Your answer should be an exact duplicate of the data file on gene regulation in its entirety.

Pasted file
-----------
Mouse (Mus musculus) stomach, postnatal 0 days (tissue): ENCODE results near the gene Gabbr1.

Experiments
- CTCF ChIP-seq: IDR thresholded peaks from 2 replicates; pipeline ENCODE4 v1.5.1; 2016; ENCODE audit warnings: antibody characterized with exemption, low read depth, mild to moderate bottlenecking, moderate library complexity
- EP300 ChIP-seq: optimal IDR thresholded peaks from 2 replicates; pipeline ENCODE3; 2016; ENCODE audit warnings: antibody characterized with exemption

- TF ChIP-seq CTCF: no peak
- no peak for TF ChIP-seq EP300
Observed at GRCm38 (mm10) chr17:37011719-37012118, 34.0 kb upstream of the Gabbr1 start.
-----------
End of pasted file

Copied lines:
Mouse (Mus musculus) stomach, postnatal 0 days (tissue): ENCODE results near the gene Gabbr1.

Experiments
- CTCF ChIP-seq: IDR thresholded peaks from 2 replicates; pipeline ENCODE4 v1.5.1; 2016; ENCODE audit warnings: antibody characterized with exemption, low read depth, mild to moderate bottlenecking, moderate library complexity
- EP300 ChIP-seq: optimal IDR thresholded peaks from 2 replicates; pipeline ENCODE3; 2016; ENCODE audit warnings: antibody characterized with exemption

- TF ChIP-seq CTCF: no peak
- no peak for TF ChIP-seq EP300
Observed at GRCm38 (mm10) chr17:37011719-37012118, 34.0 kb upstream of the Gabbr1 start.